Indian pharmaceutical companies are making their first forays in the biotechnology arena, helping the market expand from a standing start at the beginning of the decade to reach a value of $2bn in 2006-7, according to a recent report from KPMG.
Around 70 per cent of that activity is in biopharmaceuticals, helped by the strength of the classical pharmaceutical sector in India, and all told biotech is tipped to grow to around $5bn in 2010.
At the moment the biopharma industry in India is accounted for largely by research, development and production of biosimilars or follow-on biologics – copies of established biologic drugs.
“Whilst this is good for capability building especially at commercial scale, it does not create an innovation base,” according to Dr Kiran Mazumdar Shaw, chairman and managing director of Biocon Ltd.
He notes in comments quoted in the KPMG report that Indian firms have a huge advantage over their counterparts in western markets because the cost of failure is affordable, so the industry can afford to be somewhat less risk-averse.
At the moment, the country’s drug industry is building product capabilities in biosimilars, particularly in products such as recombinant insulin, GCSF, interferon alpha, erythropoietin, and starting to move into monoclonal antibody (MAb) products and recombinant vaccines.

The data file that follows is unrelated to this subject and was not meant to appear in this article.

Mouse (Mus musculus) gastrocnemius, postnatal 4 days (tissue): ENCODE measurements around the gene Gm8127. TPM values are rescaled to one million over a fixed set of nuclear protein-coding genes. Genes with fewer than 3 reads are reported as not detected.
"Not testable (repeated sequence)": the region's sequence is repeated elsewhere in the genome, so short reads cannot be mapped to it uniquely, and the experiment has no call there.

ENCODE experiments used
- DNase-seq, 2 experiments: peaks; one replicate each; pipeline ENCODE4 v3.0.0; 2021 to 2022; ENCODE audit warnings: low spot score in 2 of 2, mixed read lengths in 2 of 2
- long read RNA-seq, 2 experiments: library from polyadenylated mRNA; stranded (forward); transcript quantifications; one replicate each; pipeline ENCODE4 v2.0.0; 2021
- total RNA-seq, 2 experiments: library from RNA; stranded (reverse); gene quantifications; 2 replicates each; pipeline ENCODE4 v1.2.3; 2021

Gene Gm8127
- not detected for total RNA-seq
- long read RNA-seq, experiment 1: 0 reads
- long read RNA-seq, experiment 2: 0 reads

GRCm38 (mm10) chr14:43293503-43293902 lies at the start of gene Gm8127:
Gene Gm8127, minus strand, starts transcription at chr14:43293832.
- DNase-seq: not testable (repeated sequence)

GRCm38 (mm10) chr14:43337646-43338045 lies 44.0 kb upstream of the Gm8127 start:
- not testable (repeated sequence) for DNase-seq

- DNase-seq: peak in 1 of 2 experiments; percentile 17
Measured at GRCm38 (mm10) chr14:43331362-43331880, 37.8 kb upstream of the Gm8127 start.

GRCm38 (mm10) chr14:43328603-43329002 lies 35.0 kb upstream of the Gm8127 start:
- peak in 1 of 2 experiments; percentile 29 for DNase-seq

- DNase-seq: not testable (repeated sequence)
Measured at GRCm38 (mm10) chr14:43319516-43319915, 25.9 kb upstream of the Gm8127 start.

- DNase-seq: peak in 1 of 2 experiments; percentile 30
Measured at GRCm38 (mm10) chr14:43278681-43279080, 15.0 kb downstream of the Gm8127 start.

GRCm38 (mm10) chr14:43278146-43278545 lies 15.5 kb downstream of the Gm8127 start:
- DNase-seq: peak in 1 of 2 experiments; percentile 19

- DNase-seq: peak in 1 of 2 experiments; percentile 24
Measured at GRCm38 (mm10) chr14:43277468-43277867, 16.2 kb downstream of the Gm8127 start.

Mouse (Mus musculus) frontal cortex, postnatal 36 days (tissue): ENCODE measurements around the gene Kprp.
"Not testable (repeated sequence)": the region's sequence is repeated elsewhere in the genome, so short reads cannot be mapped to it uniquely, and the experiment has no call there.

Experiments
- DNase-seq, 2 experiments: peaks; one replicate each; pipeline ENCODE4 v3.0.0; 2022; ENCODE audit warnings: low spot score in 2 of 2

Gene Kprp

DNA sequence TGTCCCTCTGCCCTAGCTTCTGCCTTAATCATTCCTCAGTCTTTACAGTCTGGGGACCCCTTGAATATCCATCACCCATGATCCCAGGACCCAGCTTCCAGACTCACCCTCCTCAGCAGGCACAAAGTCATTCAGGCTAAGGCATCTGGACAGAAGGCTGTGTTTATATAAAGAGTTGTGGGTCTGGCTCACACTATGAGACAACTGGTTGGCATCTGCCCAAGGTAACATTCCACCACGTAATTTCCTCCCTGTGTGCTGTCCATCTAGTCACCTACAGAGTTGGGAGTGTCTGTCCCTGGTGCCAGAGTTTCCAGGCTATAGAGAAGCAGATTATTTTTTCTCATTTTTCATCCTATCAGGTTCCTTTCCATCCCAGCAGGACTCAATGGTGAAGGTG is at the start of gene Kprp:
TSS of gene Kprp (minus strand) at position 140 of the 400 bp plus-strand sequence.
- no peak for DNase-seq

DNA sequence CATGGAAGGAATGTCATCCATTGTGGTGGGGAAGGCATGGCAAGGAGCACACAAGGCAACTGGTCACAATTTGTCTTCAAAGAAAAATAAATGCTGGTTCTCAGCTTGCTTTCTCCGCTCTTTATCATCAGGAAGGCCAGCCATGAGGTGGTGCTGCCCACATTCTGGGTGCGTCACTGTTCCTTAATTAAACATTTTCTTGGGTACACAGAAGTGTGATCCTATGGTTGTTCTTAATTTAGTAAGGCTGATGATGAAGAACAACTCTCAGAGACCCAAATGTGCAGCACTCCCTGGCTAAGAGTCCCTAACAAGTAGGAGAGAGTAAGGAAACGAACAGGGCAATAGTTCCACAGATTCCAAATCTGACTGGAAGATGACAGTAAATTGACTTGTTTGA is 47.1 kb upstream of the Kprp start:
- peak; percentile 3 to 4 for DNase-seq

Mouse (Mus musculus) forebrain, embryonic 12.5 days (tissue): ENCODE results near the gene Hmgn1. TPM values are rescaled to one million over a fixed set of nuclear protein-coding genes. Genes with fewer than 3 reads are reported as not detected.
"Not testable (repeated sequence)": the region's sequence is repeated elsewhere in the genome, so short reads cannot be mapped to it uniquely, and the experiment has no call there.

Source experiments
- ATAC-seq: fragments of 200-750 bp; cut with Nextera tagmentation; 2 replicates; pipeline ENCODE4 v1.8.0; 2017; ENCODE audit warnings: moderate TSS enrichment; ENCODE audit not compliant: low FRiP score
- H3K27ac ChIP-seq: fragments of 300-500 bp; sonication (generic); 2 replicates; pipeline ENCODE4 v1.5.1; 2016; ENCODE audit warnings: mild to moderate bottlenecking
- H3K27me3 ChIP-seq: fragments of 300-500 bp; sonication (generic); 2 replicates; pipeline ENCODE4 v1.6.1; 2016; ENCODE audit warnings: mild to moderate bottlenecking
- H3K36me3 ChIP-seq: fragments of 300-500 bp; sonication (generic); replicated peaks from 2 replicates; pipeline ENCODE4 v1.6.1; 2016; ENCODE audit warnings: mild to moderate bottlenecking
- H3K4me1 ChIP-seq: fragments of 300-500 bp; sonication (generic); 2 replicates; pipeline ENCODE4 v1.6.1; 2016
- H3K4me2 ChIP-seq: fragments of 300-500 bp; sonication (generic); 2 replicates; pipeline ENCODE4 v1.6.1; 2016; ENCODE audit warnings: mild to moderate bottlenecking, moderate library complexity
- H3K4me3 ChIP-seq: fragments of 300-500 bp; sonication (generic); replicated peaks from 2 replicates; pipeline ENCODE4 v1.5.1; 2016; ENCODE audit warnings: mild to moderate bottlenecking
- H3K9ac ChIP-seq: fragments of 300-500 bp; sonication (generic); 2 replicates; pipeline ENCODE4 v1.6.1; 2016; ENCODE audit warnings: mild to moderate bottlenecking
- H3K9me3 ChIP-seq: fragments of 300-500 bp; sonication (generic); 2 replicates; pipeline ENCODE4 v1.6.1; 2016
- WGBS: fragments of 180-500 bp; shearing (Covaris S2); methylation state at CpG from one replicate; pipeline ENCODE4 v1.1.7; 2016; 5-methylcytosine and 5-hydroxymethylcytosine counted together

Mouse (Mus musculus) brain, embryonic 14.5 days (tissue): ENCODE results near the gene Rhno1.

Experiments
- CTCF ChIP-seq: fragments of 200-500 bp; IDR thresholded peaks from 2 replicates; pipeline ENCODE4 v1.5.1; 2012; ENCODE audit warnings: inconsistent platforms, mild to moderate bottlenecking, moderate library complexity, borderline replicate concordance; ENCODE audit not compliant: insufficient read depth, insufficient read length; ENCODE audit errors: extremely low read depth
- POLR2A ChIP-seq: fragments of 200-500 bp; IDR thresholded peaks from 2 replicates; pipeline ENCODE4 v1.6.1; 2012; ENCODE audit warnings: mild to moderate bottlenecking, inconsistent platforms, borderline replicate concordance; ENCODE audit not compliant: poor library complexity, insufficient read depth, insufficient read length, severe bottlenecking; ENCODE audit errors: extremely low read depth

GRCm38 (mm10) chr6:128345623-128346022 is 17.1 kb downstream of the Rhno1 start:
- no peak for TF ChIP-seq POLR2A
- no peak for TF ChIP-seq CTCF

KPMG cites Glenn Saldanha, CEO and managing director of Glenmark Pharmaceuticals, who is convinced that biopharma is sector that India must tackle if it is to maintain growth in the future.
“We believe that there are significant opportunities in the novel biologics space. Globally, the high potential of biological therapies has been recognised. So it’s a very exciting domain.”
“In the longer term, it is important to acquire relevant skill sets and technologies in order to compete in the space of New Biological Entities and make them a key source of growth for companies.”
The country is already laying down some strong foundations. With around 20,000 people working in the biotechnology sector and six biotech hubs at present, headed by clusters in Hyderabad and Gujarat.
“Besides New Chemical Entity discovery and development, a few [Indian] companies have ventured into New Biological Entity research as well,” says KPMG, pointing to the activities of Glenmark which now has five NBEs in its pipeline.
Although capturing a major share of the European markets and competing with the innovator’s distribution network may pose a challenge for Indian companies, concludes KPMG, they “can explore the partnership models such as joint product development and joint marketing to build a distinguished presence in this segment.”